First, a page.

Towards Baptist Catholicity
by steven r. harmon
wipf and stock, 275 pages, $30
Given the bitterness of the Baptist Battles of the past decades, it is amazing that liberals and conservatives still agree about much of anything. But through it all they have managed to retain their mutual suspicion of Catholics. So when a book called Towards Baptist Catholicity comes out, there is a good chance it is not a ploy from either side. After all, one of the few absolute truths that seemed certain to survive the assault of postmodernity was that Baptists do not recognize the pope as the head of the Church. Some even regard him to be the Antichrist.
This stereotypical Baptist anti-Catholicism was reinforced when R. Albert Mohler, president of the Southern Baptist Theological Seminary, opined that the pope holds a false office, leads a false church, and teaches a false gospel. But Mohler is far from alone in his view. His pre-Vatican II predecessor, E. Y. Mullins, identified Catholicism as an example of a deficient proxy religion, declaiming that “Romanism asserts at every point the soul’s incompetency.” B. H. Carroll, founding president of Southwestern Baptist Theological Seminary, promoted a view held by many of the earliest Baptists, from John Smyth to Roger Williams, that identified the Catholic Church with the Whore of Babylon described in the Book of Revelation.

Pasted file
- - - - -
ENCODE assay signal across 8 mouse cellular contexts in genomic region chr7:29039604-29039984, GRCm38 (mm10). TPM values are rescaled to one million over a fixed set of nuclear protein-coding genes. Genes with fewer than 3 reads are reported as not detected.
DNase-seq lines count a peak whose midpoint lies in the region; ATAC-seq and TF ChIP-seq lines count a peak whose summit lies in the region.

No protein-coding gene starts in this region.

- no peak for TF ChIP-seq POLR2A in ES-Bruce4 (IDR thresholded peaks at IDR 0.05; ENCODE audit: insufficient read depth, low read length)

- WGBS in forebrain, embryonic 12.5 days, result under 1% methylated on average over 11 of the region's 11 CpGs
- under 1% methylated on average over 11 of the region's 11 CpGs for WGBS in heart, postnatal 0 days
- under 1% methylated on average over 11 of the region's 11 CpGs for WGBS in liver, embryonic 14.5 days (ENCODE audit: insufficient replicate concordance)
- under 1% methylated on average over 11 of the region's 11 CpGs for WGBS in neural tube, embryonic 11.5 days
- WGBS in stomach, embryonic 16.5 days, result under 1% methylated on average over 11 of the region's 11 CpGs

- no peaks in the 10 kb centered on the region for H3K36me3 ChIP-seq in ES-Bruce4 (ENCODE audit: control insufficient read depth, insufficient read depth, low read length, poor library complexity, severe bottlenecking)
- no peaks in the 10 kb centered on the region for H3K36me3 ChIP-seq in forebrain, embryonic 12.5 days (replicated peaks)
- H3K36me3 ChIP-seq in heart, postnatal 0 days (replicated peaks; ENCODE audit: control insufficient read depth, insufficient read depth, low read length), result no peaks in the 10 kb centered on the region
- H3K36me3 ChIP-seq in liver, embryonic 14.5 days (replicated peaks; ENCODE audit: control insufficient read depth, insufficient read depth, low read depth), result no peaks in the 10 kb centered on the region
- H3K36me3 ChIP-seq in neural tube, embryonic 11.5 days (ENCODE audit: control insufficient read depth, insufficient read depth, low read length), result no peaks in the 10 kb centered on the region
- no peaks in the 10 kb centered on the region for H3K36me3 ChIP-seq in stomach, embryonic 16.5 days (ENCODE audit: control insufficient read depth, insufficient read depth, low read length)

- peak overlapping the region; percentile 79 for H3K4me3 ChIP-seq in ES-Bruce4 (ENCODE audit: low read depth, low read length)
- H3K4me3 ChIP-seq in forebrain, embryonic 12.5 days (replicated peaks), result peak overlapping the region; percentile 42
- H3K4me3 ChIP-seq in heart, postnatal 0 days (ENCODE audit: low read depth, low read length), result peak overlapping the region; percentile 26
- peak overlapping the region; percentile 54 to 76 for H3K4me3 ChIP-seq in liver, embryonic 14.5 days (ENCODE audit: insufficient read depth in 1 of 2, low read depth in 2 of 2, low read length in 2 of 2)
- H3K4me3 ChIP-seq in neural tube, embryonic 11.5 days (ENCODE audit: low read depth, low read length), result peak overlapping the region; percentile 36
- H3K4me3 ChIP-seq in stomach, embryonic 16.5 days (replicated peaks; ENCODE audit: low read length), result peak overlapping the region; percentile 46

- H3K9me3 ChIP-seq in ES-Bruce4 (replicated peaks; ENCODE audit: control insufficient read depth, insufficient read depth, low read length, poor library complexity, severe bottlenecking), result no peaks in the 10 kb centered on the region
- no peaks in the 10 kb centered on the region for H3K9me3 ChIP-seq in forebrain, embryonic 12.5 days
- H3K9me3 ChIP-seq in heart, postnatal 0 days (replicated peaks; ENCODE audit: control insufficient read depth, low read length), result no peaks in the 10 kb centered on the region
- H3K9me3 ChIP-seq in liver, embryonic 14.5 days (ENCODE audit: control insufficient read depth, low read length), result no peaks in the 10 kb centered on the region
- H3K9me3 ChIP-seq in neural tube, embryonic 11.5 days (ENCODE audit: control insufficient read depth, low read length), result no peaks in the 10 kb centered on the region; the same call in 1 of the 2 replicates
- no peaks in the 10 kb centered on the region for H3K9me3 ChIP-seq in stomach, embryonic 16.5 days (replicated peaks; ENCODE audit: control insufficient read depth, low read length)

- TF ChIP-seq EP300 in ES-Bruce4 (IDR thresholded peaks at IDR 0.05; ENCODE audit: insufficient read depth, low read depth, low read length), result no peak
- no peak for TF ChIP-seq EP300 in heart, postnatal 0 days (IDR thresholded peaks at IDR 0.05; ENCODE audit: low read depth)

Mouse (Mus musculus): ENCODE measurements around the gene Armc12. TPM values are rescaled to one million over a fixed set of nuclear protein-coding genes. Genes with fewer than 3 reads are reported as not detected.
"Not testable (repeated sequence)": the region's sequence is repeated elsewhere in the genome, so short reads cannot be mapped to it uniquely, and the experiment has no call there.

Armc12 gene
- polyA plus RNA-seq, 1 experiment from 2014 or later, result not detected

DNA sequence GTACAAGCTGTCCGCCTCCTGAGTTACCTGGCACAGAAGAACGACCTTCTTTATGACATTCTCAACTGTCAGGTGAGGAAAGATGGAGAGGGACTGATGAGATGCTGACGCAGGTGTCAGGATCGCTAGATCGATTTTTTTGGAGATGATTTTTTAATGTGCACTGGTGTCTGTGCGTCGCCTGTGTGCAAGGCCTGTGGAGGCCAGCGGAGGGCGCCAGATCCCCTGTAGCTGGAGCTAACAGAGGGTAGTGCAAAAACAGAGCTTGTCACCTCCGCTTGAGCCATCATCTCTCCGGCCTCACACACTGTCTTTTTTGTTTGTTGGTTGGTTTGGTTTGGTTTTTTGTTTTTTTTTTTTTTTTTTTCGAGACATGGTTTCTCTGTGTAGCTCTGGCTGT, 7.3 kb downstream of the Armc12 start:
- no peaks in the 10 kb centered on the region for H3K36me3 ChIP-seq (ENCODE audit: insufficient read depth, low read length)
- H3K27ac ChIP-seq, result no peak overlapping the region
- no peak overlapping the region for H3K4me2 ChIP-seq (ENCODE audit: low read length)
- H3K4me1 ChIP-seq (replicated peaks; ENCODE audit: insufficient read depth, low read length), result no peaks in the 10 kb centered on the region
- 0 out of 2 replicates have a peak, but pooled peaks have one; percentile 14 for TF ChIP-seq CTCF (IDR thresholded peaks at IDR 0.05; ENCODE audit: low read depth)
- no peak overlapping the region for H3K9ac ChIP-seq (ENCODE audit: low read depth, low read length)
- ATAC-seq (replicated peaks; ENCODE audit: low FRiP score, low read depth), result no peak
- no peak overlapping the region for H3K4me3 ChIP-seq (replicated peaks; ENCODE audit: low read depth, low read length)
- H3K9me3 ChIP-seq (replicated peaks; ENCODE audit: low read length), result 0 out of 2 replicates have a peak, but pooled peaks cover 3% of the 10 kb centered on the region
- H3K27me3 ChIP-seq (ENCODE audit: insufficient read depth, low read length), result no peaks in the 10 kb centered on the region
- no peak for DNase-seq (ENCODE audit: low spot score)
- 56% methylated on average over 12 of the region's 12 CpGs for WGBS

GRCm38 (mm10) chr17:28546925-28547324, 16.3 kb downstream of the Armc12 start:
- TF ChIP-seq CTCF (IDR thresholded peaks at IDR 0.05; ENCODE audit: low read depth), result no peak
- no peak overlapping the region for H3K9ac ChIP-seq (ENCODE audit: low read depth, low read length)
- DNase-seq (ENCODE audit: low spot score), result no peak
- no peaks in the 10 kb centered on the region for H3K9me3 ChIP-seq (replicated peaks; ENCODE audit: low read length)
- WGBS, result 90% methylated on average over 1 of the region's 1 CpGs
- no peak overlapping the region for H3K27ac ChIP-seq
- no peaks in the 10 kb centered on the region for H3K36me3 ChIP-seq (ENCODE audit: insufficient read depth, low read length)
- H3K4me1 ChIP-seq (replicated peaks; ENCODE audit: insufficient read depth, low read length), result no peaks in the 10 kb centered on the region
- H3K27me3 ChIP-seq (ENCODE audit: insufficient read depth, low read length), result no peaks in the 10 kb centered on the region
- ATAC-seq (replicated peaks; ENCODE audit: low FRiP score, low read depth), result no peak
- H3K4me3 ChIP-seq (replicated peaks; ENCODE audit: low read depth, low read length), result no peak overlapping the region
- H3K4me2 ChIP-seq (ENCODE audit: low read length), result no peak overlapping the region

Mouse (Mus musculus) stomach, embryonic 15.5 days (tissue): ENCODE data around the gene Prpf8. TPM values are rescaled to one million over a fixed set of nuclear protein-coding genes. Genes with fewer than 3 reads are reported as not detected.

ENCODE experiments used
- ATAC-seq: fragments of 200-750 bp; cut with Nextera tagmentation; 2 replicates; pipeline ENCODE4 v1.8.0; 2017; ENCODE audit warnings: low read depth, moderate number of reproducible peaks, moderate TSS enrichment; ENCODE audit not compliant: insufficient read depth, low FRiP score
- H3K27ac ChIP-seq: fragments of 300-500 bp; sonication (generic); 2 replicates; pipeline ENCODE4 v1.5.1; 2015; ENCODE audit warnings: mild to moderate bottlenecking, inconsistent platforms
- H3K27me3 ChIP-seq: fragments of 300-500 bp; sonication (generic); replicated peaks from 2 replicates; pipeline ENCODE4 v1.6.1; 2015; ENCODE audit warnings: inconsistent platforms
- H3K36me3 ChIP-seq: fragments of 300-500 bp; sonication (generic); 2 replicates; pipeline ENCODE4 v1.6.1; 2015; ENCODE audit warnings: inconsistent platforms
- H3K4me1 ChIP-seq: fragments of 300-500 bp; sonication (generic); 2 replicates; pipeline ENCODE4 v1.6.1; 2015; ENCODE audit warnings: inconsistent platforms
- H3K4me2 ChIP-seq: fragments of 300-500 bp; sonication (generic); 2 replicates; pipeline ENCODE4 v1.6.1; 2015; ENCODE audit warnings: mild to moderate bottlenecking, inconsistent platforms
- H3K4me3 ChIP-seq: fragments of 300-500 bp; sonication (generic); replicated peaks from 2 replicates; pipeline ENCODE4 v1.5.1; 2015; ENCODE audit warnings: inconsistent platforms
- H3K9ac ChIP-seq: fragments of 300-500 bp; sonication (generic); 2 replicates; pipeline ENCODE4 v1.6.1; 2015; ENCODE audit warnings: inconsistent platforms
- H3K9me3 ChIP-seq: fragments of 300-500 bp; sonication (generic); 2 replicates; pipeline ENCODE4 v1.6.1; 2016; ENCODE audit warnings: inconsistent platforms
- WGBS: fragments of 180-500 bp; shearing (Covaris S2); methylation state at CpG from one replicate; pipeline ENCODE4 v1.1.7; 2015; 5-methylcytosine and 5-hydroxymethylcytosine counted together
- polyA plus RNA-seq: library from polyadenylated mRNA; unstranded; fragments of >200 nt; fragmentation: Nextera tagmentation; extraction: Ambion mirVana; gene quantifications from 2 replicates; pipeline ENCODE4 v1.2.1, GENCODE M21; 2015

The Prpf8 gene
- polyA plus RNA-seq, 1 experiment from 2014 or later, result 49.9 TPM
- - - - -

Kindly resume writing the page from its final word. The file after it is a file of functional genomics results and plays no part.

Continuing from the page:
In view of this history, some of the Baptist reactions to Steven R. Harmon’s Towards Baptist Catholicity are not surprising. Wary conservatives warn that such evangelical ecumenism leads adherents to “compromise the sufficiency of Scripture, become enamored with the Church Fathers, and finally to cross the Tiber into Rome.” Suspicious liberals expect that a Catholic-friendly approach eventually results in weakening historic Baptist marks such as church-state separation.
Baptists are not the only ones who may have a hard time reading this book. Catholics may fail to recognize it as a serious theological proposal, thinking that being a Baptist is a de facto surrender of catholicity. That would be a serious mistake. The contributions Baptists have to offer are not simply for their importance to the Baptist heritage but a gift to all God’s people. Christianity surely stands in need of faithful witnesses to call into question the assumptions that inhibit the churches from being the Church.